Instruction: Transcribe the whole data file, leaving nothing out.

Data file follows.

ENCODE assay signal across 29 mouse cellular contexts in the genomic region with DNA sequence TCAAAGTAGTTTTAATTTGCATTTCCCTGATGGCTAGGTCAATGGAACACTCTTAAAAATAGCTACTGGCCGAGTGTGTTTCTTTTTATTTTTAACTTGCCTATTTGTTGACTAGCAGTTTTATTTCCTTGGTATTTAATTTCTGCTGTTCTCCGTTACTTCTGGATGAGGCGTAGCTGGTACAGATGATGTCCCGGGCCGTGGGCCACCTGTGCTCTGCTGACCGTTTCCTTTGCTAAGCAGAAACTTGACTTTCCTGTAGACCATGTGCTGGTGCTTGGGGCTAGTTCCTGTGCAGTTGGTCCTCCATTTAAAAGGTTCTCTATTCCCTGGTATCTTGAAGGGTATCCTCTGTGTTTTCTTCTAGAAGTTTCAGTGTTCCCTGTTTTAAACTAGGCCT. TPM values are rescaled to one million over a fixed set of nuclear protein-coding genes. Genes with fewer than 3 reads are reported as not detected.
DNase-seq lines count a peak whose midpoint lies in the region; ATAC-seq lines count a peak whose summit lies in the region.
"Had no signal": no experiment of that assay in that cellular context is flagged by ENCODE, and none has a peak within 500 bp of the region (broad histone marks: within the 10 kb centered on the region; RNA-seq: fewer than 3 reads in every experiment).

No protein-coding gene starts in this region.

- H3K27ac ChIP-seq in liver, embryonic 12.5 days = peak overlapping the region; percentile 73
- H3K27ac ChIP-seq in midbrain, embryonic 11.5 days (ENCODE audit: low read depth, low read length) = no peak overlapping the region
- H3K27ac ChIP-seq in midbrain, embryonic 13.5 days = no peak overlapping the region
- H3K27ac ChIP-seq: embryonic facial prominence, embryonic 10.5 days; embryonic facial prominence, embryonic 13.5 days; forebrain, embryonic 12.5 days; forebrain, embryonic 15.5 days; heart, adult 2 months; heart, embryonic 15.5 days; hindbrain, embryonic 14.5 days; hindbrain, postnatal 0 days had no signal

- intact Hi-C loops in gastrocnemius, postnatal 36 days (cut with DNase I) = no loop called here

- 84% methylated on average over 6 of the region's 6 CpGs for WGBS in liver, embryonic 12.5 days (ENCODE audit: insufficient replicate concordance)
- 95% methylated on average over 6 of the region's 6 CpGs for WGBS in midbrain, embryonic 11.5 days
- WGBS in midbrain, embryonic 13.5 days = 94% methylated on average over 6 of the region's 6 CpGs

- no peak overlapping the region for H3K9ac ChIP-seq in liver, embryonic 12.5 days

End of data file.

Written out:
ENCODE assay signal across 29 mouse cellular contexts in the genomic region with DNA sequence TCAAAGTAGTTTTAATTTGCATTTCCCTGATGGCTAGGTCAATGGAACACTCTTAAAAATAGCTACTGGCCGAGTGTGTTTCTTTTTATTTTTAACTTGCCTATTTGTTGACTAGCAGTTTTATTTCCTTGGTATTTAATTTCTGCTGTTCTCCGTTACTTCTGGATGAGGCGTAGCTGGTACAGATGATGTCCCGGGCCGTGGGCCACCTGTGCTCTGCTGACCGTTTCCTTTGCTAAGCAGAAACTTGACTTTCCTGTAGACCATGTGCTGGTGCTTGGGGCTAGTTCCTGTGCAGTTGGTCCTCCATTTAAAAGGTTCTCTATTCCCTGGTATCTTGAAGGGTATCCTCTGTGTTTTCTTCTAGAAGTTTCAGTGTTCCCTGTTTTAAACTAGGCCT. TPM values are rescaled to one million over a fixed set of nuclear protein-coding genes. Genes with fewer than 3 reads are reported as not detected.
DNase-seq lines count a peak whose midpoint lies in the region; ATAC-seq lines count a peak whose summit lies in the region.
"Had no signal": no experiment of that assay in that cellular context is flagged by ENCODE, and none has a peak within 500 bp of the region (broad histone marks: within the 10 kb centered on the region; RNA-seq: fewer than 3 reads in every experiment).

No protein-coding gene starts in this region.

- H3K27ac ChIP-seq in liver, embryonic 12.5 days = peak overlapping the region; percentile 73
- H3K27ac ChIP-seq in midbrain, embryonic 11.5 days (ENCODE audit: low read depth, low read length) = no peak overlapping the region
- H3K27ac ChIP-seq in midbrain, embryonic 13.5 days = no peak overlapping the region
- H3K27ac ChIP-seq: embryonic facial prominence, embryonic 10.5 days; embryonic facial prominence, embryonic 13.5 days; forebrain, embryonic 12.5 days; forebrain, embryonic 15.5 days; heart, adult 2 months; heart, embryonic 15.5 days; hindbrain, embryonic 14.5 days; hindbrain, postnatal 0 days had no signal

- intact Hi-C loops in gastrocnemius, postnatal 36 days (cut with DNase I) = no loop called here

- 84% methylated on average over 6 of the region's 6 CpGs for WGBS in liver, embryonic 12.5 days (ENCODE audit: insufficient replicate concordance)
- 95% methylated on average over 6 of the region's 6 CpGs for WGBS in midbrain, embryonic 11.5 days
- WGBS in midbrain, embryonic 13.5 days = 94% methylated on average over 6 of the region's 6 CpGs

- no peak overlapping the region for H3K9ac ChIP-seq in liver, embryonic 12.5 days